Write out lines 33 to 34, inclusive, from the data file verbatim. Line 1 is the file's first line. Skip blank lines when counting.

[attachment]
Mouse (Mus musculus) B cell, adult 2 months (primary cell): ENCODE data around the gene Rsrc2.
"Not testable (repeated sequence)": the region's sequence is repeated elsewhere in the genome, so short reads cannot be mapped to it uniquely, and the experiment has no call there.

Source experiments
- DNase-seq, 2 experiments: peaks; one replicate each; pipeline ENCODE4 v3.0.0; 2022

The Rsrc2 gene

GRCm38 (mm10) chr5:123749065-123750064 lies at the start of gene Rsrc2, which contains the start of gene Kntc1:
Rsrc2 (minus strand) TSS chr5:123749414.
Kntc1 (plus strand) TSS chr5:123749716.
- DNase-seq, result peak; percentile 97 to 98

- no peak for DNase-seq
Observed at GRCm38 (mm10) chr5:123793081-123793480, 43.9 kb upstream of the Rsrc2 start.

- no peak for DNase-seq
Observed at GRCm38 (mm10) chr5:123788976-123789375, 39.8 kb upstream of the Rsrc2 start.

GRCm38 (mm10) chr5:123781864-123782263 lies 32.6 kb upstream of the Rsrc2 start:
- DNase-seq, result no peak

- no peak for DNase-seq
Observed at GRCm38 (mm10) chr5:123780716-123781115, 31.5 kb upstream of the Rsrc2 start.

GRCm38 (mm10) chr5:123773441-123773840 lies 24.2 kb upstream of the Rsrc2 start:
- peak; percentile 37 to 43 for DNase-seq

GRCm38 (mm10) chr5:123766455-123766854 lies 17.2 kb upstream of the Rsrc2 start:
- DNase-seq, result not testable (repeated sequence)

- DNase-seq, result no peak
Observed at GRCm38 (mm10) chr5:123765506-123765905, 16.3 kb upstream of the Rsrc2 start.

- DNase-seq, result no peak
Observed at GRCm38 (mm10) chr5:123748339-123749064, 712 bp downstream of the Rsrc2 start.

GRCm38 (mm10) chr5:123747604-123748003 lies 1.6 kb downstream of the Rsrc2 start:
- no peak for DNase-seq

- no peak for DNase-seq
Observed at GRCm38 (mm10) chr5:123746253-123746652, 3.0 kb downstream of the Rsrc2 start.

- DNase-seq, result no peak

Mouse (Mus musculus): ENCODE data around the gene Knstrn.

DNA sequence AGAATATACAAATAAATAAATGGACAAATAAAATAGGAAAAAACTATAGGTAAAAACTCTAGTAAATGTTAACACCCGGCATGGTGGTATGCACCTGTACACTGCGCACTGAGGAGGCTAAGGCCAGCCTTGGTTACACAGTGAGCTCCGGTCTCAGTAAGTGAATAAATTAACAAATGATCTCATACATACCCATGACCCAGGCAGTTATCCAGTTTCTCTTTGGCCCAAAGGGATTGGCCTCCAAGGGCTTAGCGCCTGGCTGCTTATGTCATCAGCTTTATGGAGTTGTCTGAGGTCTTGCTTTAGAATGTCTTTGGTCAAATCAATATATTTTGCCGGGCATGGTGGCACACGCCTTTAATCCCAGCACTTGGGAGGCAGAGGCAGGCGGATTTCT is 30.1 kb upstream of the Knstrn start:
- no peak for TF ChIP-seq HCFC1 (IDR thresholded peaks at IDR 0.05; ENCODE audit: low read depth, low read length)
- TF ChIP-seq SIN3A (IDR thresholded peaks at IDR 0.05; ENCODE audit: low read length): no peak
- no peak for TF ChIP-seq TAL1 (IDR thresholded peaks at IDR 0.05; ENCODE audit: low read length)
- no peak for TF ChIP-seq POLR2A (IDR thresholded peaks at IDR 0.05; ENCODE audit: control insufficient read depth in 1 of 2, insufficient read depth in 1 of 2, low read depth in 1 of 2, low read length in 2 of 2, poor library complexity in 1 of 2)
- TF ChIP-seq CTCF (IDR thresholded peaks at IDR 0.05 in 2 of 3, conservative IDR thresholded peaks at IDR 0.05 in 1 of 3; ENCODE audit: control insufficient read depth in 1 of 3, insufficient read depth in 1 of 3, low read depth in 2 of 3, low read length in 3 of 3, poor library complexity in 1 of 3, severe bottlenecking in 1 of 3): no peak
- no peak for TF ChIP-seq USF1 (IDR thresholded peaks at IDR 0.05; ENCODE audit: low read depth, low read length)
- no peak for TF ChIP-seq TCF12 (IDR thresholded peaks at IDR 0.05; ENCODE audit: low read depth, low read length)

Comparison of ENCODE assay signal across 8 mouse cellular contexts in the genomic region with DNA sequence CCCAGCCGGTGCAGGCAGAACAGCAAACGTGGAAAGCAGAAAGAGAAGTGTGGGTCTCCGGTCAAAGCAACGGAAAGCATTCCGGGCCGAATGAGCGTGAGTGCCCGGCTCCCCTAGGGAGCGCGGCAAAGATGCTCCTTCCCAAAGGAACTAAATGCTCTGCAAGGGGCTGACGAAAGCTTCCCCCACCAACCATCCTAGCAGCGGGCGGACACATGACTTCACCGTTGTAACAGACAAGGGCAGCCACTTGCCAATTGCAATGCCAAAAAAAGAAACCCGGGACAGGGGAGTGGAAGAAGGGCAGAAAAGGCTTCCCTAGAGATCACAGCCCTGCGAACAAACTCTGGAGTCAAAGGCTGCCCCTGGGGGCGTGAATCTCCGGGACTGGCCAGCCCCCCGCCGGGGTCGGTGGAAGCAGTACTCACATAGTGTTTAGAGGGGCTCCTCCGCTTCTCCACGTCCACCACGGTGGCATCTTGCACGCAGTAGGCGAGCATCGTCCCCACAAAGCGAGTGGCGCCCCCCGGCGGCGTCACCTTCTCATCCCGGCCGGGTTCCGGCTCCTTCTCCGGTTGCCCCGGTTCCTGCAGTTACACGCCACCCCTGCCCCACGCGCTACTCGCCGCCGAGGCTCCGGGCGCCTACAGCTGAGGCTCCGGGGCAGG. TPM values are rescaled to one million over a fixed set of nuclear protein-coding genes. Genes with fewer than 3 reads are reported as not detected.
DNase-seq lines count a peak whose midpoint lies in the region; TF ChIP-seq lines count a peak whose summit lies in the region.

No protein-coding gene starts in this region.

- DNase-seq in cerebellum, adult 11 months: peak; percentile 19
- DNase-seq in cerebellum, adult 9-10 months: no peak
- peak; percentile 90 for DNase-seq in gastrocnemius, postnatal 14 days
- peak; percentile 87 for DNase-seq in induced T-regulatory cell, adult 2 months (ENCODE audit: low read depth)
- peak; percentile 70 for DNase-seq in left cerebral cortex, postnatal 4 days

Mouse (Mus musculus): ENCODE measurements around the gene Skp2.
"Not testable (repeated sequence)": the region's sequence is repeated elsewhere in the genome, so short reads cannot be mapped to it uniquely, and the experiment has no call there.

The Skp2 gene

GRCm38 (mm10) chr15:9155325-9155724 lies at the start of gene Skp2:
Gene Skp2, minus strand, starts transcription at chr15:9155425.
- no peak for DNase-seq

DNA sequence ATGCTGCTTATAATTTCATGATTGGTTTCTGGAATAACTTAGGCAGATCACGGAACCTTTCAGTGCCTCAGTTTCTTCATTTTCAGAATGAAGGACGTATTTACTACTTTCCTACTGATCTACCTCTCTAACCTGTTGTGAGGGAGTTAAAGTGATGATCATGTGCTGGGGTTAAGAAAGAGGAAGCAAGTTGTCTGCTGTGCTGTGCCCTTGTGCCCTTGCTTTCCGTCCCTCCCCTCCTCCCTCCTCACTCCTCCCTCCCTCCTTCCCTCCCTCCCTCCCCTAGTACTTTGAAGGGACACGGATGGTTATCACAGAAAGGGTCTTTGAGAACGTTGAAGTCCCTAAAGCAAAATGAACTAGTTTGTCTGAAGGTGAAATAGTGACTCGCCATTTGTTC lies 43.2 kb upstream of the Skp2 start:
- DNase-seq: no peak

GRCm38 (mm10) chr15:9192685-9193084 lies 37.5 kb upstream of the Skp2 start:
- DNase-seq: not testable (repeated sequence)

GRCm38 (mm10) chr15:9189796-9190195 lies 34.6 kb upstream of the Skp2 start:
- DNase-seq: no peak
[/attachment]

- no peak for TF ChIP-seq HCFC1 (IDR thresholded peaks at IDR 0.05; ENCODE audit: low read depth, low read length)
- TF ChIP-seq SIN3A (IDR thresholded peaks at IDR 0.05; ENCODE audit: low read length): no peak